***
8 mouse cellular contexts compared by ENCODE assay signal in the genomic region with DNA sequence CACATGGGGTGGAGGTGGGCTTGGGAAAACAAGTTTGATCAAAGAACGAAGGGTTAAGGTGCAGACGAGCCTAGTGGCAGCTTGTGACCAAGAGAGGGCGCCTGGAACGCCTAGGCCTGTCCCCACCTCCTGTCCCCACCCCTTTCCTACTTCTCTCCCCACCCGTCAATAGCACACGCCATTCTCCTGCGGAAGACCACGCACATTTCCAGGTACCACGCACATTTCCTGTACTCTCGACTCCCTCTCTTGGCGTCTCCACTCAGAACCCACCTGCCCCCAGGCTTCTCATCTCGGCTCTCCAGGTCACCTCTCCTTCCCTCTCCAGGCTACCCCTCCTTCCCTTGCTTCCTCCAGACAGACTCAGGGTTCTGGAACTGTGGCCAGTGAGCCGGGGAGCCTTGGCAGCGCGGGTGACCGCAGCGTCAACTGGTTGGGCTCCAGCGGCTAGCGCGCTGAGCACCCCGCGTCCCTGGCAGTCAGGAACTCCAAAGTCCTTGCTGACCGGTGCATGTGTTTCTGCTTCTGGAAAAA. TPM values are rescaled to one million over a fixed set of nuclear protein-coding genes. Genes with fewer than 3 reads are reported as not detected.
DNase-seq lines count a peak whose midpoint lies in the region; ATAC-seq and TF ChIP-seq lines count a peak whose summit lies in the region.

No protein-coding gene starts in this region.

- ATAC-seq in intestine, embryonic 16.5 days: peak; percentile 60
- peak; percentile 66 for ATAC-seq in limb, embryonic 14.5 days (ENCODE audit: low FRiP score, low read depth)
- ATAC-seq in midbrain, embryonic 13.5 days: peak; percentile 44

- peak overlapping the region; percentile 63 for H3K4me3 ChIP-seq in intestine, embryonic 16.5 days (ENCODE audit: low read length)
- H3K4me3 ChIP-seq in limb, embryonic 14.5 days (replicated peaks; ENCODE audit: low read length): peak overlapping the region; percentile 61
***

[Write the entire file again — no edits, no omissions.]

8 mouse cellular contexts compared by ENCODE assay signal in the genomic region with DNA sequence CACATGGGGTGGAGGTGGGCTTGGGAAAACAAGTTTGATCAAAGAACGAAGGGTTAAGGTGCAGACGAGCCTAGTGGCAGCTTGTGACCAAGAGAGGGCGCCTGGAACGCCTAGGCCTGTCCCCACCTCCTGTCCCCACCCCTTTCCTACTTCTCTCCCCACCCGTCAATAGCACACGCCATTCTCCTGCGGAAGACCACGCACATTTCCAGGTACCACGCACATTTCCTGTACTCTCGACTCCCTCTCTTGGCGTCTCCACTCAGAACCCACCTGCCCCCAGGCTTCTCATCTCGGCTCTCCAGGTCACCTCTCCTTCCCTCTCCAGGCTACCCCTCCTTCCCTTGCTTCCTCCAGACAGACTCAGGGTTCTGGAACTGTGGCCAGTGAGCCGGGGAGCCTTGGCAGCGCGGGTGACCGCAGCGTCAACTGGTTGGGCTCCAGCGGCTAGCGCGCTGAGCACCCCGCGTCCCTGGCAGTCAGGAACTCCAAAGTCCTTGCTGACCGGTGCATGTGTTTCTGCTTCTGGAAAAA. TPM values are rescaled to one million over a fixed set of nuclear protein-coding genes. Genes with fewer than 3 reads are reported as not detected.
DNase-seq lines count a peak whose midpoint lies in the region; ATAC-seq and TF ChIP-seq lines count a peak whose summit lies in the region.

No protein-coding gene starts in this region.

- ATAC-seq in intestine, embryonic 16.5 days: peak; percentile 60
- peak; percentile 66 for ATAC-seq in limb, embryonic 14.5 days (ENCODE audit: low FRiP score, low read depth)
- ATAC-seq in midbrain, embryonic 13.5 days: peak; percentile 44

- peak overlapping the region; percentile 63 for H3K4me3 ChIP-seq in intestine, embryonic 16.5 days (ENCODE audit: low read length)
- H3K4me3 ChIP-seq in limb, embryonic 14.5 days (replicated peaks; ENCODE audit: low read length): peak overlapping the region; percentile 61